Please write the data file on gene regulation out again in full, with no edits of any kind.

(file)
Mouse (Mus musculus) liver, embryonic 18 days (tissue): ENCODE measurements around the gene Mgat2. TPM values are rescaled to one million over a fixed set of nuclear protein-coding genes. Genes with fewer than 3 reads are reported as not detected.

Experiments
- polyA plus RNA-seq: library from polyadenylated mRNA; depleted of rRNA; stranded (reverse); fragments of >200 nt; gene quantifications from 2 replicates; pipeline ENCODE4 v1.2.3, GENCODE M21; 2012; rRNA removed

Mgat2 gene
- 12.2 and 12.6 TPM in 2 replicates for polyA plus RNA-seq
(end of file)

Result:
Mouse (Mus musculus) liver, embryonic 18 days (tissue): ENCODE measurements around the gene Mgat2. TPM values are rescaled to one million over a fixed set of nuclear protein-coding genes. Genes with fewer than 3 reads are reported as not detected.

Experiments
- polyA plus RNA-seq: library from polyadenylated mRNA; depleted of rRNA; stranded (reverse); fragments of >200 nt; gene quantifications from 2 replicates; pipeline ENCODE4 v1.2.3, GENCODE M21; 2012; rRNA removed

Mgat2 gene
- 12.2 and 12.6 TPM in 2 replicates for polyA plus RNA-seq